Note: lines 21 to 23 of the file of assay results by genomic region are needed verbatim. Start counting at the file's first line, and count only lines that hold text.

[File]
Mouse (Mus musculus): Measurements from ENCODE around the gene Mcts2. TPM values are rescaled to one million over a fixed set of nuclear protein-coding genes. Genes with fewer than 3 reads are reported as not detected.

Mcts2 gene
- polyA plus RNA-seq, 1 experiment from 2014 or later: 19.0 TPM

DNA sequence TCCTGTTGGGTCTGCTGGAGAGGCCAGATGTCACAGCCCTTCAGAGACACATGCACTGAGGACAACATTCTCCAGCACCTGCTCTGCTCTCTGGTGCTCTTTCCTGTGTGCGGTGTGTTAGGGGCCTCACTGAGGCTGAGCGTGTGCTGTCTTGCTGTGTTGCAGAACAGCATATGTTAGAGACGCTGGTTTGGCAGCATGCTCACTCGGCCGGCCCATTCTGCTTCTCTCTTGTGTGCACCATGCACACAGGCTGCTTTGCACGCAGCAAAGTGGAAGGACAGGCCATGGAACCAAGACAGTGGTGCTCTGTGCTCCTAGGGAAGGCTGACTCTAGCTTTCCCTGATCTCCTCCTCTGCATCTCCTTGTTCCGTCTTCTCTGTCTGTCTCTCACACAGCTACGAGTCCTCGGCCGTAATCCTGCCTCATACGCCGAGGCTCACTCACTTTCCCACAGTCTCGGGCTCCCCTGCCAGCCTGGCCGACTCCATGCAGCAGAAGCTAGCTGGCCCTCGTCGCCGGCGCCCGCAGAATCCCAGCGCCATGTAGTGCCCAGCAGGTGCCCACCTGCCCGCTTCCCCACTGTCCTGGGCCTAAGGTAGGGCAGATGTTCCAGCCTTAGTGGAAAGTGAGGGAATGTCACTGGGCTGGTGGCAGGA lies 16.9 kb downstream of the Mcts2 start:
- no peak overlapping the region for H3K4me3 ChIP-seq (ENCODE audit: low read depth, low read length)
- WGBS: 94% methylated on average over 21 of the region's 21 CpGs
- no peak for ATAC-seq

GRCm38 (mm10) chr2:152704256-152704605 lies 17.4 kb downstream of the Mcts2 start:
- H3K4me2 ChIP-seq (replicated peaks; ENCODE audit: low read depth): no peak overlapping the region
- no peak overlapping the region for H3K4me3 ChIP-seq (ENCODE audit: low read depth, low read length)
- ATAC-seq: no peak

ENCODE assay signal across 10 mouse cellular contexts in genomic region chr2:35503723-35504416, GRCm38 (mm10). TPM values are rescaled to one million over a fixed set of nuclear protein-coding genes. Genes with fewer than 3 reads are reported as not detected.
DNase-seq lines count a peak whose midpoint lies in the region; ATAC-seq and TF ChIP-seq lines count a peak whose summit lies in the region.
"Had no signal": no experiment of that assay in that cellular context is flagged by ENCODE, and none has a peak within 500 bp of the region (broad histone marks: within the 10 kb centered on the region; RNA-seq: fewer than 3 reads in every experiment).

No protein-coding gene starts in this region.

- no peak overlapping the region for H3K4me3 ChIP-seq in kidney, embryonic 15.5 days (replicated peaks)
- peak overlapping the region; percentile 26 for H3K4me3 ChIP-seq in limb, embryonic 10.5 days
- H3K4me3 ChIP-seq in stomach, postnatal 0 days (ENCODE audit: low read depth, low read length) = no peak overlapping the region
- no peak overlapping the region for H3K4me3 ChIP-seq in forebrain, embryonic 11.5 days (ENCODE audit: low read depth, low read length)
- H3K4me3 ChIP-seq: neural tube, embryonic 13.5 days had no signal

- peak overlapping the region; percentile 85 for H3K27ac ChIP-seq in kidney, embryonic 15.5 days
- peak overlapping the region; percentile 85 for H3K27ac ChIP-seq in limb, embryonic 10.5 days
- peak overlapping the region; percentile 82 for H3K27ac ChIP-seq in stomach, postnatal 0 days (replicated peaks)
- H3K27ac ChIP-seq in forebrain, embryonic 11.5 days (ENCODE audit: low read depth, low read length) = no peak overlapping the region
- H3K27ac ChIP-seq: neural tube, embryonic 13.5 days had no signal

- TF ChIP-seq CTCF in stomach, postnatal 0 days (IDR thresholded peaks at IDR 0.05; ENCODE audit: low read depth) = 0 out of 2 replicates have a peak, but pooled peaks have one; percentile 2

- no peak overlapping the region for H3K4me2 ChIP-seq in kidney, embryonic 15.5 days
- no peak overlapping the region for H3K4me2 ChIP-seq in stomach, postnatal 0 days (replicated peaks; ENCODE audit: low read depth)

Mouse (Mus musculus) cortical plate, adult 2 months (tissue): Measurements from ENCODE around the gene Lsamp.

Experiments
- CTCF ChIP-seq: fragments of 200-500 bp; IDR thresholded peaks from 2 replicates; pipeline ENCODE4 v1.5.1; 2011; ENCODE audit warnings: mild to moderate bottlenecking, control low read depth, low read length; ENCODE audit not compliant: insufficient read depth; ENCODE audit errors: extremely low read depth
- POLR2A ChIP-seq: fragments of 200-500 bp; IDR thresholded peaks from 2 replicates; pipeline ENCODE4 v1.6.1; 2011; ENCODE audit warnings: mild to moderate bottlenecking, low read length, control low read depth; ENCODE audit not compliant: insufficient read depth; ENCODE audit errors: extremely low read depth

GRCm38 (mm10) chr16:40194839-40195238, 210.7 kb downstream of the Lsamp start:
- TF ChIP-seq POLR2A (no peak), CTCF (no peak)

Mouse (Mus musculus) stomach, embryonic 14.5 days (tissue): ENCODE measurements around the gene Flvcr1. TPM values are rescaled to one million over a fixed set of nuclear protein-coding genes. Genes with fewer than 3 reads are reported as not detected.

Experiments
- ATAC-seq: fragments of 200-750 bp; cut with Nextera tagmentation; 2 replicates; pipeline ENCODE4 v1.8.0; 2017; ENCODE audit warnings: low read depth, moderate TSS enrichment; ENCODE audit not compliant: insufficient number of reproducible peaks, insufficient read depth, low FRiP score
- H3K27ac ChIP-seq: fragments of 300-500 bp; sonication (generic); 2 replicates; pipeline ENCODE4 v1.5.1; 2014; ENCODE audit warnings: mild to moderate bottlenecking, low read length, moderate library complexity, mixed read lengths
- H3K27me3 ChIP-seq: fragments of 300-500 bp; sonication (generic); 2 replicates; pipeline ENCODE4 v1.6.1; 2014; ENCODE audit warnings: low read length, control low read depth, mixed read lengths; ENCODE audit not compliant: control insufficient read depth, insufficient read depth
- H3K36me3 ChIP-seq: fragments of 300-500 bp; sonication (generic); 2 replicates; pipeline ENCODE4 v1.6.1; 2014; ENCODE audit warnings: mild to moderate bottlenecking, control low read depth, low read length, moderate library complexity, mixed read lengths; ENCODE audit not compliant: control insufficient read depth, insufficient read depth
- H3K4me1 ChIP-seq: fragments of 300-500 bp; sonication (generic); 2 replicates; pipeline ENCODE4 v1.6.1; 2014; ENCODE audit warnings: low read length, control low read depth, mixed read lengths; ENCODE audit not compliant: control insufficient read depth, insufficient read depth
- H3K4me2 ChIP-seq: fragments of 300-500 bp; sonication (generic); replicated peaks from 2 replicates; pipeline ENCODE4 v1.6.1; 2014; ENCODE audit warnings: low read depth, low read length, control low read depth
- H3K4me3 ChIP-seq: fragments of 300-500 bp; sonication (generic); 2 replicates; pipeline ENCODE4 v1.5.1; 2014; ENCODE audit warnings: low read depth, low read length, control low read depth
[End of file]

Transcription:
- peak overlapping the region; percentile 85 for H3K27ac ChIP-seq in kidney, embryonic 15.5 days
- peak overlapping the region; percentile 85 for H3K27ac ChIP-seq in limb, embryonic 10.5 days
- peak overlapping the region; percentile 82 for H3K27ac ChIP-seq in stomach, postnatal 0 days (replicated peaks)